Local governments in Ketchikan and Petersburg have approved resolutions in support of the land exchange, and there has been an effort to encourage individual residents to send letters of support.

In Thursday’s announcement, Murkowski states that the exchange will protect land that is valued by the communities while providing other land for timber harvest. She says logging the sites on POW and in Shelter Cove will assist the timber industry, and make money for mental health services in Alaska.

The U.S. Forest Service and the Trust already have agreed to the land exchange. The legislation would speed up the process.

The bill has just been introduced, which is the first step.

A Rampage in Florida Shines a Light on Alaska

Copy of Article Printed 1-13-2017

Kirk Johnson

ANCHORAGE — A deadly shooting rampage at Fort Lauderdale-Hollywood International Airport this month has focused attention on the interconnection of public safety and mental illness and raised questions, especially here in Alaska, about one of the thorniest questions of psychology: how to tell if someone is delusional and dangerous, or merely delusional.

There is no dispute, law enforcement officials said, that the suspect in the Florida case, Esteban Santiago, was disturbed. When he walked into the F.B.I. offices here in Alaska’s largest city in early November, he said his mind was being controlled by the government. After a voluntary four-day evaluation in a psychiatric hospital, he was released, and soon reclaimed the handgun that the police confiscated when he was admitted. He is now charged with killing five people and injuring six more at the airport on Jan. 6.

In many ways, Mr. Santiago’s path through the mental health treatment system was unremarkable, similar to the one faced by people across the nation, the overwhelming majority of whom will never perform violent acts. Improved insurance coverage is now in place for many people — including an expansion of Medicaid for lower-income adults in Alaska — but a stigma about treatment, combined with a shortage of hospital beds and mental health professionals, keeps many people from getting or accepting care.

In Alaska, health care professionals and legal experts said the distinctive demographic, geographic and cultural stamp of the state also colors the often nuanced judgments that doctors, law enforcement officers and judges must make in deciding whether to hold a disturbed person against his or her will.

Alaska, they said, is ingrained with a deep tradition of tolerance — fueled by libertarian instincts holding that people should be able to believe what they want, however eccentric or irrational. And even when people are involuntarily committed for treatment, the median length of stay, at only five days, is shorter than in almost any other state. Only Wisconsin has a shorter median commitment time, at four days, according to the Treatment Advocacy Center, a national group that works to improve mental health laws and care. The national average is 75 days, with some states, like California, having a median of more than four months.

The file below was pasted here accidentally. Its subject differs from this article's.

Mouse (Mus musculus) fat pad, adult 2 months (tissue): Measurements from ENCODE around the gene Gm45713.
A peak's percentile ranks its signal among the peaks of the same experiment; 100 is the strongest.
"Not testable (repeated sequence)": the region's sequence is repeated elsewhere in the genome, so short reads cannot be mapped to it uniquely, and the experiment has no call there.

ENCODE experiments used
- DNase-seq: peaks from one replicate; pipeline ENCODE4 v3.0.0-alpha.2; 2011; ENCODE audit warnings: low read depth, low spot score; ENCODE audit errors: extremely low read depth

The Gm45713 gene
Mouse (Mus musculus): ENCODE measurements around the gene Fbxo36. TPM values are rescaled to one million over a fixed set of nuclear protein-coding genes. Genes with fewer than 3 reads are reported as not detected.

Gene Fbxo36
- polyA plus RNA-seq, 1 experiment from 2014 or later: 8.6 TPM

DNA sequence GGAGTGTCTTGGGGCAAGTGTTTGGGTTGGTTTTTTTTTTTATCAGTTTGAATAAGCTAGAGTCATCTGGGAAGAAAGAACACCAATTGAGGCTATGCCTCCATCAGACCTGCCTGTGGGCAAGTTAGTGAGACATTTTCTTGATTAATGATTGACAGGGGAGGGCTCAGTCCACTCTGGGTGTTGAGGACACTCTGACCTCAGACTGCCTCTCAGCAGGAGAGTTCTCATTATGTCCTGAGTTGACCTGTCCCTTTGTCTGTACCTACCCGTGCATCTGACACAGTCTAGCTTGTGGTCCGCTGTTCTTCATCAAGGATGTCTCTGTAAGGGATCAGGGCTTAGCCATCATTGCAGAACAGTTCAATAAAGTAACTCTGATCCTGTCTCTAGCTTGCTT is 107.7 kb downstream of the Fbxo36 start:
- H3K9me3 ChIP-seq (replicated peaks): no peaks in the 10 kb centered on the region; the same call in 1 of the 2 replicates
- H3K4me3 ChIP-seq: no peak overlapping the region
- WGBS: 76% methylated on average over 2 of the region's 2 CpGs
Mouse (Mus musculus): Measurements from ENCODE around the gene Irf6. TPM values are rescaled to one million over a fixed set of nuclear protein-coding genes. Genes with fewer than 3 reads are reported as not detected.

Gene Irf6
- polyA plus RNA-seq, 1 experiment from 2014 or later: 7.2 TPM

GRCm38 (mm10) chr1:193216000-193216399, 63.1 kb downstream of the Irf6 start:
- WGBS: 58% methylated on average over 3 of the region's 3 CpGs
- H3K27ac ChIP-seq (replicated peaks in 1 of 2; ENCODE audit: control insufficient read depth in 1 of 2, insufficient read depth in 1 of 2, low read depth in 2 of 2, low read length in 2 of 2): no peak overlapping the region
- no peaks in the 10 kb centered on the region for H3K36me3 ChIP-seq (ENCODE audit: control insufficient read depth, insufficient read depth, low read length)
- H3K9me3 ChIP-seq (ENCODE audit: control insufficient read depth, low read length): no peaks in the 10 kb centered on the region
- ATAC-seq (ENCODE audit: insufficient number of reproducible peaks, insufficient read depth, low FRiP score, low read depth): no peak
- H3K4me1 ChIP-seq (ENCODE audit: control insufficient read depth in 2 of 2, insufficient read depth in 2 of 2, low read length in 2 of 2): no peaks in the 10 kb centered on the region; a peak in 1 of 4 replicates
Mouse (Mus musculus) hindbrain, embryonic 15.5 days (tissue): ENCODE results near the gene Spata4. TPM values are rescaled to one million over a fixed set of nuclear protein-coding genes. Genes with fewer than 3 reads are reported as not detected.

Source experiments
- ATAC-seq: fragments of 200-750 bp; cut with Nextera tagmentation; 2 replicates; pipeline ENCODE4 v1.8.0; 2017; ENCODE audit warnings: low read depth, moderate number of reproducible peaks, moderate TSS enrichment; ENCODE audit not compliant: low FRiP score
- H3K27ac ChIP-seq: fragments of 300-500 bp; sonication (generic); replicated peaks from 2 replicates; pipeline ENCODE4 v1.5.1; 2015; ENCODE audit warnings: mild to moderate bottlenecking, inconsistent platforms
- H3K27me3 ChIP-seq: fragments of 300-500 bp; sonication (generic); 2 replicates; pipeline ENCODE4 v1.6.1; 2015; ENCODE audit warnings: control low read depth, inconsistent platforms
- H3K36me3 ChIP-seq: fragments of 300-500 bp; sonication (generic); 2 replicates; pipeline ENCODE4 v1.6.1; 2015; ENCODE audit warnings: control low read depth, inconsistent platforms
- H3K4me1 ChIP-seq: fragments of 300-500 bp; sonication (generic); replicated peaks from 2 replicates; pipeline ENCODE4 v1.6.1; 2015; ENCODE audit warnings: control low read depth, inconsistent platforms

“Getting a commitment here is really hard,” said Merijeanne Moore, a psychiatrist in private practice in Anchorage.

The mental health needs are great here, too. Alaska has the nation’s second-highest suicide rate, after Wyoming, and some rural areas are by far the worst in America in rates of self-harm, federal figures say. Alaska also has among the highest rates of adult binge drinking, according to federal figures.

A study by the Kaiser Family Foundation ranked it 47th among states and territories in terms of the percentage of mental health care needs being met.

At the same time, the number of beds at the Alaska Psychiatric Institute in Anchorage, the state’s only long-term psychiatric hospital, is now half of what it was in the early 1990s, though many other states also cut their mental health treatment systems during the Great Recession.

“There’s a huge street problem, a huge drug problem and a lot of mentally ill people who don’t even have a finger grip on the lowest rungs of the ladder,” said Paul L. Craig, a neuropsychologist in private practice in Anchorage.